For over a million years ago, ISEA has been a significant passageway for human and hominid migrations, Hominid presence exists in several ancient remains of Homo sapiens in ISEA include finds in Luzon dated 66,700 years ago and in Malaysia dated some 40,000 years ago. The presence of ancient DNA in the admixture of modern humans reveals is evidenced by the presence of ancient DNA in my genome of 1.4% Neanderthal and 1.8% Denisovan.
To that point, early on, biologist Colin Groves proposed different species of humans lived in cohabitation. And, the fact is, Neanderthals and other humanids, such as the Denisovans, had long interbred with Asians as noted in this video. Denisovans wandered Asia for hundreds of thousands of years. They remained in existence as recently as the time of my ancestors. Yet, the archaic like anatomy of over a million years ago Red Deer Cave dwellers, lived as recent as ~11,000 years ago in the Hunan area, and are thought to have possibly mated with modern humans and Denisovans.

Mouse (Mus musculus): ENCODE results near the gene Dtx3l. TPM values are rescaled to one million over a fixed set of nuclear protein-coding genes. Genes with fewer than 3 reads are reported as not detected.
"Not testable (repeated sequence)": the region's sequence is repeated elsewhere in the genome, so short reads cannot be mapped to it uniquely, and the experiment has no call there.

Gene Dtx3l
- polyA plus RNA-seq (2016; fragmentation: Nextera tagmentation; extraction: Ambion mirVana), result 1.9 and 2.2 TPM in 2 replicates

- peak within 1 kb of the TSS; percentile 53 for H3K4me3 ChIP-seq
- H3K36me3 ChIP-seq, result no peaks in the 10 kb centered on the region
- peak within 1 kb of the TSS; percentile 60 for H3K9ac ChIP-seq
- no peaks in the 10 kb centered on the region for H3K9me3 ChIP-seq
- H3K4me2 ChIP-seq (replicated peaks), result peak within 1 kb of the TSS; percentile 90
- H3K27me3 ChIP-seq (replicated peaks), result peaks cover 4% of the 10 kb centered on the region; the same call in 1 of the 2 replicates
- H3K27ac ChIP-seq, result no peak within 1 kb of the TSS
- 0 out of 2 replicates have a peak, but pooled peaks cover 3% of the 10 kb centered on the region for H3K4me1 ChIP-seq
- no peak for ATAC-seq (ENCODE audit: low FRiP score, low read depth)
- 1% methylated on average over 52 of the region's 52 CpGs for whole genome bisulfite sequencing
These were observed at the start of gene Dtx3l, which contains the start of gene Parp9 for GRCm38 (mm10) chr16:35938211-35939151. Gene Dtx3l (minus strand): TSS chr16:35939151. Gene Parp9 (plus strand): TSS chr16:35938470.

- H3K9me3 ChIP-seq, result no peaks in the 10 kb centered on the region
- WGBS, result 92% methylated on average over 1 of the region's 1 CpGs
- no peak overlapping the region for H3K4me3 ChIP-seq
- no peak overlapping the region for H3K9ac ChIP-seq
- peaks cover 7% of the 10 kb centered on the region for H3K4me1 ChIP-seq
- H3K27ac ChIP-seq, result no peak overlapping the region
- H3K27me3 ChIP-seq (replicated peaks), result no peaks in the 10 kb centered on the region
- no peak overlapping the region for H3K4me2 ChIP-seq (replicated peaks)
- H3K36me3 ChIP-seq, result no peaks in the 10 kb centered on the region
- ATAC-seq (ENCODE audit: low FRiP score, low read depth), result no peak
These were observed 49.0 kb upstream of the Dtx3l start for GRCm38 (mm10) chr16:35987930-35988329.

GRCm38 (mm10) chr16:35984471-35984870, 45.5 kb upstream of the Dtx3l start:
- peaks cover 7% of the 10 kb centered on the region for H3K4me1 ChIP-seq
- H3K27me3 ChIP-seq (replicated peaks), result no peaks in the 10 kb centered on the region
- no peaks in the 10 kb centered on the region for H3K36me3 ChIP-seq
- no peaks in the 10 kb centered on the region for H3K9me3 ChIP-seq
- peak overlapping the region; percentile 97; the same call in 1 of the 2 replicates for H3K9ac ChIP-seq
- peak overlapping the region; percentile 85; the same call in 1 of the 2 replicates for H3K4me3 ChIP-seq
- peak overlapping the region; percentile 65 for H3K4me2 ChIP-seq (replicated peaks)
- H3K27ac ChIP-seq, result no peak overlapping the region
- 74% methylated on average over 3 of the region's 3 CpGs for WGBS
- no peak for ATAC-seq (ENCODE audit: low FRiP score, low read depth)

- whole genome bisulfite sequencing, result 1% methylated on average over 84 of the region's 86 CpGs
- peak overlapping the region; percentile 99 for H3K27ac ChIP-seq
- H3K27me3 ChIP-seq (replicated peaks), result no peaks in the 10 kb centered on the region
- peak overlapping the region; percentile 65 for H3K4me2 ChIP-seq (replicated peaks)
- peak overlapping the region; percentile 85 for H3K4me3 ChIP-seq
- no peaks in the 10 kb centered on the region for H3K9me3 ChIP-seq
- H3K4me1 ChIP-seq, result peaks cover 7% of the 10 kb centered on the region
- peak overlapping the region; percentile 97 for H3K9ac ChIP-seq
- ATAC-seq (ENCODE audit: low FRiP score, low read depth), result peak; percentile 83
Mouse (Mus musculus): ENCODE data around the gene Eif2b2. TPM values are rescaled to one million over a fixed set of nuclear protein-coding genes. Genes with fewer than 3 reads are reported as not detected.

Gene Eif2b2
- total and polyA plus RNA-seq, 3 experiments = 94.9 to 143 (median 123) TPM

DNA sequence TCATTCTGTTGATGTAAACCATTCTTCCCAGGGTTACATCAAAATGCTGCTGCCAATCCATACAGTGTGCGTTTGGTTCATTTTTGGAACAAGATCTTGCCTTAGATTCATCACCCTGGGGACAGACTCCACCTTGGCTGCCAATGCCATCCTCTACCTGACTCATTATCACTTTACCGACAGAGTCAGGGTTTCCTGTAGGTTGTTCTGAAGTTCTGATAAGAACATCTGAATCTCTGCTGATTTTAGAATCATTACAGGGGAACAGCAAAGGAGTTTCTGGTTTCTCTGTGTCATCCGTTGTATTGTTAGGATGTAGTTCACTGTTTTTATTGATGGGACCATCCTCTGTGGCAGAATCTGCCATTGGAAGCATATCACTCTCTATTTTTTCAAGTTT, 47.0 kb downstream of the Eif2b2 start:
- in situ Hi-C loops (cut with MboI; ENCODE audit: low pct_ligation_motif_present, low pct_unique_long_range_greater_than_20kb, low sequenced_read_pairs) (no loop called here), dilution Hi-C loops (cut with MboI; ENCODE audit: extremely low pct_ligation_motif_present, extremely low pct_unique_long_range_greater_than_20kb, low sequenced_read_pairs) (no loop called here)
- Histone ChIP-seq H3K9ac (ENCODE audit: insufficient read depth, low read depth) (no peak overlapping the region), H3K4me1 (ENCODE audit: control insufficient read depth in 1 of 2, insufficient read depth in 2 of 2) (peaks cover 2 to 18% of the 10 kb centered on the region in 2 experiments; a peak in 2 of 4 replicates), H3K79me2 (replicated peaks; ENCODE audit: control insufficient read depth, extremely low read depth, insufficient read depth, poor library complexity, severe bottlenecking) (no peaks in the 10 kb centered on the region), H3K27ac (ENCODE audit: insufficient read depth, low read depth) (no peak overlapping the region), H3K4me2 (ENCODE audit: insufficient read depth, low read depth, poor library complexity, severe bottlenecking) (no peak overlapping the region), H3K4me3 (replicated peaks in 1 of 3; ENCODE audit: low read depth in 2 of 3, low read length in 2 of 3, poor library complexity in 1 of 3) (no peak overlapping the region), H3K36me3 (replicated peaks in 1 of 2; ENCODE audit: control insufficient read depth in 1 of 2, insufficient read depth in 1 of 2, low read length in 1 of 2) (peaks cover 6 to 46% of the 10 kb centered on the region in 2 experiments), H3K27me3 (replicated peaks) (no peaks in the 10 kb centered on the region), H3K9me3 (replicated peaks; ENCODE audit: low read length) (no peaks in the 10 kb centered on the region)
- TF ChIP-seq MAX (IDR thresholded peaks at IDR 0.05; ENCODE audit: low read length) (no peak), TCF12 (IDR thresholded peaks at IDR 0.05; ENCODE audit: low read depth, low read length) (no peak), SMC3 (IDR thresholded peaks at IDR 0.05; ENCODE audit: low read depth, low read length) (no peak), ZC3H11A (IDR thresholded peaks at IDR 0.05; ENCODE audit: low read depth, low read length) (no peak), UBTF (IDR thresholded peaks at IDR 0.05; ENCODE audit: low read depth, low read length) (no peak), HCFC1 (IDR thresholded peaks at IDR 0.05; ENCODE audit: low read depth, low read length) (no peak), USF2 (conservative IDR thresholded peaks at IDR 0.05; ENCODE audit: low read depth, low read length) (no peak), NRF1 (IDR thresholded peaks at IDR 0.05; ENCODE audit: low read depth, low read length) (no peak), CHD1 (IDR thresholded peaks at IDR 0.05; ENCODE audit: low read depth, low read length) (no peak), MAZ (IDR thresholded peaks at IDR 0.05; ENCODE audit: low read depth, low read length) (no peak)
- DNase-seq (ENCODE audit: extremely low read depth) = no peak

"Humans are more closely related to Neanderthals and Denisovans than to any living primate, and some 40% of the Neanderthal genome can still be found spread throughout living humans."
Denisovan genes remain in modern East Asian populations and the Oceanic islands. Records show Denisovans interbred with early modern humans in Southeast Asia, particularly among the present-day population of the Philippines. Mike Luoma points out, "As a result of ancient interbreeding, people living today on islands of Southeast Asia and Oceania have genomes with up to 6 percent. Denisovan DNA." Yet, it is relatively undetected elsewhere in the world.